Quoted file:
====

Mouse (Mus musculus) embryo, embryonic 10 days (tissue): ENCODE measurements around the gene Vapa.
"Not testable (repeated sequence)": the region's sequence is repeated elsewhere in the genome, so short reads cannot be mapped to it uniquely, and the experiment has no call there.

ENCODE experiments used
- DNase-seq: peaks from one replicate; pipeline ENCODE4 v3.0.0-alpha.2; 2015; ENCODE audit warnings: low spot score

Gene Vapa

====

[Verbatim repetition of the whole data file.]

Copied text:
Mouse (Mus musculus) embryo, embryonic 10 days (tissue): ENCODE measurements around the gene Vapa.
"Not testable (repeated sequence)": the region's sequence is repeated elsewhere in the genome, so short reads cannot be mapped to it uniquely, and the experiment has no call there.

ENCODE experiments used
- DNase-seq: peaks from one replicate; pipeline ENCODE4 v3.0.0-alpha.2; 2015; ENCODE audit warnings: low spot score

Gene Vapa